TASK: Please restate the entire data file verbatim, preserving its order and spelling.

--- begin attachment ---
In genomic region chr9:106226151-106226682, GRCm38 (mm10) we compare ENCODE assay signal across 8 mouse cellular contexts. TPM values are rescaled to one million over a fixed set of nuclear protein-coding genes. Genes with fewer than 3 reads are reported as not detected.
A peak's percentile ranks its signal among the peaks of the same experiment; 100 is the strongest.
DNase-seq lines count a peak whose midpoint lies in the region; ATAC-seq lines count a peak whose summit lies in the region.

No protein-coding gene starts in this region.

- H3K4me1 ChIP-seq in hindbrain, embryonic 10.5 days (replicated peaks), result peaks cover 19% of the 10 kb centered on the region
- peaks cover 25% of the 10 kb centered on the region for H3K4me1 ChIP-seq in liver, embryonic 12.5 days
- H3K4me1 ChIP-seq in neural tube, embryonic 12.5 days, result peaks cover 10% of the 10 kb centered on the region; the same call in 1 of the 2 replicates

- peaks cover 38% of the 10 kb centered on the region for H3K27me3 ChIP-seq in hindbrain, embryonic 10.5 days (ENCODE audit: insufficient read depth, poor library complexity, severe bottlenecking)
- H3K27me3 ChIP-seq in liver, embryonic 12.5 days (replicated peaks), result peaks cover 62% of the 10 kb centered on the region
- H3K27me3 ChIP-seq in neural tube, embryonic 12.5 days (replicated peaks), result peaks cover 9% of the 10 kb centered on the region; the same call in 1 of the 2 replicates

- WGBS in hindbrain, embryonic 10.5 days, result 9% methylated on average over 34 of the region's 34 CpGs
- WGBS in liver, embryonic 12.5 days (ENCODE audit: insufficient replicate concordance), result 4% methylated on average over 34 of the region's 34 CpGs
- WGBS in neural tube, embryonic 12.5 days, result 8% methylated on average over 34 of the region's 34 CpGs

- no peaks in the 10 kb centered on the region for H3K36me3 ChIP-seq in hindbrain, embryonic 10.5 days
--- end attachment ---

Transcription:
In genomic region chr9:106226151-106226682, GRCm38 (mm10) we compare ENCODE assay signal across 8 mouse cellular contexts. TPM values are rescaled to one million over a fixed set of nuclear protein-coding genes. Genes with fewer than 3 reads are reported as not detected.
A peak's percentile ranks its signal among the peaks of the same experiment; 100 is the strongest.
DNase-seq lines count a peak whose midpoint lies in the region; ATAC-seq lines count a peak whose summit lies in the region.

No protein-coding gene starts in this region.

- H3K4me1 ChIP-seq in hindbrain, embryonic 10.5 days (replicated peaks), result peaks cover 19% of the 10 kb centered on the region
- peaks cover 25% of the 10 kb centered on the region for H3K4me1 ChIP-seq in liver, embryonic 12.5 days
- H3K4me1 ChIP-seq in neural tube, embryonic 12.5 days, result peaks cover 10% of the 10 kb centered on the region; the same call in 1 of the 2 replicates

- peaks cover 38% of the 10 kb centered on the region for H3K27me3 ChIP-seq in hindbrain, embryonic 10.5 days (ENCODE audit: insufficient read depth, poor library complexity, severe bottlenecking)
- H3K27me3 ChIP-seq in liver, embryonic 12.5 days (replicated peaks), result peaks cover 62% of the 10 kb centered on the region
- H3K27me3 ChIP-seq in neural tube, embryonic 12.5 days (replicated peaks), result peaks cover 9% of the 10 kb centered on the region; the same call in 1 of the 2 replicates

- WGBS in hindbrain, embryonic 10.5 days, result 9% methylated on average over 34 of the region's 34 CpGs
- WGBS in liver, embryonic 12.5 days (ENCODE audit: insufficient replicate concordance), result 4% methylated on average over 34 of the region's 34 CpGs
- WGBS in neural tube, embryonic 12.5 days, result 8% methylated on average over 34 of the region's 34 CpGs

- no peaks in the 10 kb centered on the region for H3K36me3 ChIP-seq in hindbrain, embryonic 10.5 days